Fighting the Insensitivity of Others: Ampligen Chronicles ( Trt #10)

February 27, 2010

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Written by Kelvin Lord

1475-cheer_up.jpgBy Kelvin Lord Treatment #10

Of all the things we have to deal with internally fighting this hideous disease, to me, the things that we fight externally are sometimes more debilitating.

This week I came face to face with one of the biggest enemies to recovery, the ignorance and insensitivity of other people. In my case, this shocking reminder of just how alone I really am in this battle came in the form of reminders from the two groups in my life where I least expected it – the medical professionals treating me, and from certain family members who really do love me.

Let me dispatch both quickly, so that I don’t re-attenuate my anger and dissapointment, and allow them to adversely affect my healing any more.

When it comes to family, (in this case some blood relatives who live a distance away and who communicate to me through text messages,) I forget that they just don’t understand what I’m going through. Even though I’ve tried to explain it, and have asked them to read this blog along with the comments and struggles of others on blogs like this, they seem to think all I need is a pep talk.

There is a terrible story that has gone around for years where someone is trying to cheer up Mary Todd after the most horrendous thing happened in her life. A direct relative of hers told me this story so I feel at liberty to quote it here. The punch line was, as this “well meaning” yet ignorant person tried to console her, he said, “Well, apart from that, how did you like the play Mrs. Lincoln?”

Sometimes I think my relatives have about as much sense when it comes to this horrendous thing in my life.

I remember reading in a British publication a leading M.E. doctor saying “if my patient’s families would understand that for most sufferers of M.E., both the symptoms and the reactions to the viruses raging in their bodies are worse than that which an AIDS patient experiences, they might get a clue.” I hate to quote that statement to my family, although I believe it to be true, because I try not to freak them out.

On Ampligen, as others have documented, my symptoms get worse before I get better. So this past week has been extremely difficult, with extreme flu-like symptoms, body aches, emotional roller coasters, migraines, stomach turbulence, and more. I don’t know about you, but when I feel like that, simple motivational phrases and “positive thinking” is not going to do it for me. It’s like passing a soldier bleeding on the side of a bombed out building in Iraq and telling him to “Cheer up! Think positive! The Army loves you.”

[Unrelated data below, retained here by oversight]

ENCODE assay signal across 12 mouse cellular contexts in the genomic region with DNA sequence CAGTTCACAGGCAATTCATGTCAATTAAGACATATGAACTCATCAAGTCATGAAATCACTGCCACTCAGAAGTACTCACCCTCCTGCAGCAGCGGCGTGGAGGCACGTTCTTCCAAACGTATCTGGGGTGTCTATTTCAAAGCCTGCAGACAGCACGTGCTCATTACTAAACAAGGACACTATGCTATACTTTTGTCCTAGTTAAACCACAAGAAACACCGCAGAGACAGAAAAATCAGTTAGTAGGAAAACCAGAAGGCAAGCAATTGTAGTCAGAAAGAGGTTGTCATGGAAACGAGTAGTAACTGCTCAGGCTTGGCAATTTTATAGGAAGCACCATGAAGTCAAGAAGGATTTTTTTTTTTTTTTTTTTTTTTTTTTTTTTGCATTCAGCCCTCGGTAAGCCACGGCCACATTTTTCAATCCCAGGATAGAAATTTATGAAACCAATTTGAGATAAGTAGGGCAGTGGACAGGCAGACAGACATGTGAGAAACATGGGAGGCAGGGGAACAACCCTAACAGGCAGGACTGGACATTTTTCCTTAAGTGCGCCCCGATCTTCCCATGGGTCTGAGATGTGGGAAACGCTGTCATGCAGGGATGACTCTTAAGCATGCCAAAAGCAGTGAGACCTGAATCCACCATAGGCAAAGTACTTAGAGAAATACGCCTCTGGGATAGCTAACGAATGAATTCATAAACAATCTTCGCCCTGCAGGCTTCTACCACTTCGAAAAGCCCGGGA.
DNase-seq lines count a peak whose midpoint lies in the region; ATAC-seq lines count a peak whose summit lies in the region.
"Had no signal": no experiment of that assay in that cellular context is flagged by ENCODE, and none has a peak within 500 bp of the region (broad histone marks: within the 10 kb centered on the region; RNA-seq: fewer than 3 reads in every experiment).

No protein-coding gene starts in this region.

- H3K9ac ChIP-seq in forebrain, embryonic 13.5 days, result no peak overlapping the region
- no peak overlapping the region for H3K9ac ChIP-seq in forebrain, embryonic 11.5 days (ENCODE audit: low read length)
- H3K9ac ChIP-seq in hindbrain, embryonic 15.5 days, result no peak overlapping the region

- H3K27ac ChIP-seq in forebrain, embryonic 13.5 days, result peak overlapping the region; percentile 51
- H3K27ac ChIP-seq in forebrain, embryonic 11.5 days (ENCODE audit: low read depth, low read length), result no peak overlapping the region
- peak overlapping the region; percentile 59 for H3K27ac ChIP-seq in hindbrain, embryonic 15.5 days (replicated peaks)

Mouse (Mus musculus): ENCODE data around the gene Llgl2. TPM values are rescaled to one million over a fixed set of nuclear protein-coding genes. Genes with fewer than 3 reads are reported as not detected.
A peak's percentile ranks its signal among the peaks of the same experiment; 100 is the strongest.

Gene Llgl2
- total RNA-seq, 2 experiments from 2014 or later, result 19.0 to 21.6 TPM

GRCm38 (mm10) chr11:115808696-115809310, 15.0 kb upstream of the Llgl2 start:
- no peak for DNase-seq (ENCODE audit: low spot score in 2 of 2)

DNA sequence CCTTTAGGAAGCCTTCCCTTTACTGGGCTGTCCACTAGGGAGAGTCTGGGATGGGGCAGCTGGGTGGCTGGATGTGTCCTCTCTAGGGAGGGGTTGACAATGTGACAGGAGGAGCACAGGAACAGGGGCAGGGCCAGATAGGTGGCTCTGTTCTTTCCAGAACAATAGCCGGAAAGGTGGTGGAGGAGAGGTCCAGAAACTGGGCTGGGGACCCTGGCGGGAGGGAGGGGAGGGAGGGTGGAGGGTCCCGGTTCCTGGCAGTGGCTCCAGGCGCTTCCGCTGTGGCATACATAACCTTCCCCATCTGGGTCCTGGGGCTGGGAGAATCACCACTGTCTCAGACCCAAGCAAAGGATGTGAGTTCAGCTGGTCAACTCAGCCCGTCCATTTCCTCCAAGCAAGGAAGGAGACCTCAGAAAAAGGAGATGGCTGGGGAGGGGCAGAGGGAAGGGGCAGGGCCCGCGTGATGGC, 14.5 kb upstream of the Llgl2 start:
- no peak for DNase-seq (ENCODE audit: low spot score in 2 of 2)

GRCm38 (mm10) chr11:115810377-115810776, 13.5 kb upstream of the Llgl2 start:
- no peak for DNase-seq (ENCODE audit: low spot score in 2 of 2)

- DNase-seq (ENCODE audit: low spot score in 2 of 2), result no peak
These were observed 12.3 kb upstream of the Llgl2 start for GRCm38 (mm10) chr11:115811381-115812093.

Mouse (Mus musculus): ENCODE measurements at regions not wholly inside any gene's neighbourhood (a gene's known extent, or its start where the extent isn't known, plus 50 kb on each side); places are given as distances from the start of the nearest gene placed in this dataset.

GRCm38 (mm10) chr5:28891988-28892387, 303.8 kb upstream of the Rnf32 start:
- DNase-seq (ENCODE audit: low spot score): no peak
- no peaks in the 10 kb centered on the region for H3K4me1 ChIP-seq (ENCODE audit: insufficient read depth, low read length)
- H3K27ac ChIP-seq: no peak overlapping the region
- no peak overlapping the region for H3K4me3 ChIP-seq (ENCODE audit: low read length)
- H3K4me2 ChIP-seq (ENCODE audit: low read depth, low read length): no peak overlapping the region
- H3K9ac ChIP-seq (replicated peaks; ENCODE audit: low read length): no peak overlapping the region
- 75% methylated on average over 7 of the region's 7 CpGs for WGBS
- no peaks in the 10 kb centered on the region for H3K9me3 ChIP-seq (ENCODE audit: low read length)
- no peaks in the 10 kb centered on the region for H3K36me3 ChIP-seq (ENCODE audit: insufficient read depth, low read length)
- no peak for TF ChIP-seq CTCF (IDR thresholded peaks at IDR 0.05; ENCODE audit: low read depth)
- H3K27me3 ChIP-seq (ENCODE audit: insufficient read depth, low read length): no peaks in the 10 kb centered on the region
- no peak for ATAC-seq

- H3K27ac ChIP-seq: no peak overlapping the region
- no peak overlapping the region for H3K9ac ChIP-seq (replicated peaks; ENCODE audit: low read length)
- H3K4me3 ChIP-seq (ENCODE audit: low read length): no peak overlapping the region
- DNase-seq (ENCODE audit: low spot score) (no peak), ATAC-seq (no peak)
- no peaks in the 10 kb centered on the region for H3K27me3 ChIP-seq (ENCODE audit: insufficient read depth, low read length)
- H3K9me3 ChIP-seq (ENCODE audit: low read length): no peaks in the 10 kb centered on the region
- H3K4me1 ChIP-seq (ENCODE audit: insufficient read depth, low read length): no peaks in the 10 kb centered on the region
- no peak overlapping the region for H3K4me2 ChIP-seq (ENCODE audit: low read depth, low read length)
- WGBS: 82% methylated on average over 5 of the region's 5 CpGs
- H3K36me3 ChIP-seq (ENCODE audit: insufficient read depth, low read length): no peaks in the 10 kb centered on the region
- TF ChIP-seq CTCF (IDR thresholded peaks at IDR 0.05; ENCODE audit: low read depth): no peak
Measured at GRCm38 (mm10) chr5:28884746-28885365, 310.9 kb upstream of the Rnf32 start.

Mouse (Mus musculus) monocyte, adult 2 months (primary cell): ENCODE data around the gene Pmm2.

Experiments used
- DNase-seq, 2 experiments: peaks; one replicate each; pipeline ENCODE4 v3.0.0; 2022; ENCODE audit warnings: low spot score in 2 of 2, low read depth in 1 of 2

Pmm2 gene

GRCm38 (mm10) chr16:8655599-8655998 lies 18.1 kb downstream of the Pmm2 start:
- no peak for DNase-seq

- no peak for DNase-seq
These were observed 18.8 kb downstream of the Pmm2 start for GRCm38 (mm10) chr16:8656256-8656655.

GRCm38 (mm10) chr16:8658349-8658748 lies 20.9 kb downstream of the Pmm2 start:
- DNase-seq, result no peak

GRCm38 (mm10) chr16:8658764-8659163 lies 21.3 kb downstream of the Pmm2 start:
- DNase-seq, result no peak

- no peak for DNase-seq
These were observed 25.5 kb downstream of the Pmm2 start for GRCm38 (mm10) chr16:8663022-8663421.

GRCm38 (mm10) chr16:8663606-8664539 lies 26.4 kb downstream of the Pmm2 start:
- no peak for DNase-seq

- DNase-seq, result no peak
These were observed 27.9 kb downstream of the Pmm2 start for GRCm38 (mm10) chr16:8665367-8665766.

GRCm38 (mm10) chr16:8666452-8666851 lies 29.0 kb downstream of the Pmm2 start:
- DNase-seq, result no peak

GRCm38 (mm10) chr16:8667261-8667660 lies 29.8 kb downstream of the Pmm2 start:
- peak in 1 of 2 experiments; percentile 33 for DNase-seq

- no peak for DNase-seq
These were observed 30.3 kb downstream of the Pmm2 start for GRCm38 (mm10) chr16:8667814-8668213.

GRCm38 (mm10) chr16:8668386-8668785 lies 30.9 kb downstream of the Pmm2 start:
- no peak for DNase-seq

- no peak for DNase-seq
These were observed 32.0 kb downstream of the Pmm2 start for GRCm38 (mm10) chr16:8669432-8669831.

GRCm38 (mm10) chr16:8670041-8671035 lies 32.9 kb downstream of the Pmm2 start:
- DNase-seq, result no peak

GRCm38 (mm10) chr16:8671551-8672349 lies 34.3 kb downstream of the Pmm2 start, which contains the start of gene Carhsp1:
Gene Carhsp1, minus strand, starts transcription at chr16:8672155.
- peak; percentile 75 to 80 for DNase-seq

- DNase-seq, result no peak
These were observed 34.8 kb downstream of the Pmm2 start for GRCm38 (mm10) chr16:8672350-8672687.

Then there are my Doctors here in the USA. This week I also discovered what I had been reading about for years, but by reason of living outside the states, hadn’t experienced first hand – the overworked, under-staffed, barely competent office that is called a physician’s “practice” or medical center here in this country. I won’t use this space to express my amazement at the denegration of this industry. I’ll just say to my fellow patients, in my view, you probably know more about this disease than they do. You probably are better suited to know what you need, through research and forums like this one, and listening to other patients, than you are trusting your physician to know what is best for you, and thinking he or she is “plugged in.”

It may not be their faults, personally, but in my opinion, they have neither the time nor finances to invest in maintaining their “edge” against this disease. They are so strapped for time and resources that they do not have room for reading basic journal reviews, dialogueing with other physicians, or probing new solutions that other physicians are trying worldwide, They certainly don’t spend any time doing the research that you and I do – and that to me is frightening.

I won’t even go into the way the office is “run”, the lack of administrative cohesion, or the abject lack of professionalism from some of the office staff because Doctors are forced to hire essentially minimum hourly wage workers “off the street.” One nurse told me that she was never even interviewed by the nursing service in person! Ever! They hired her by paperwork only.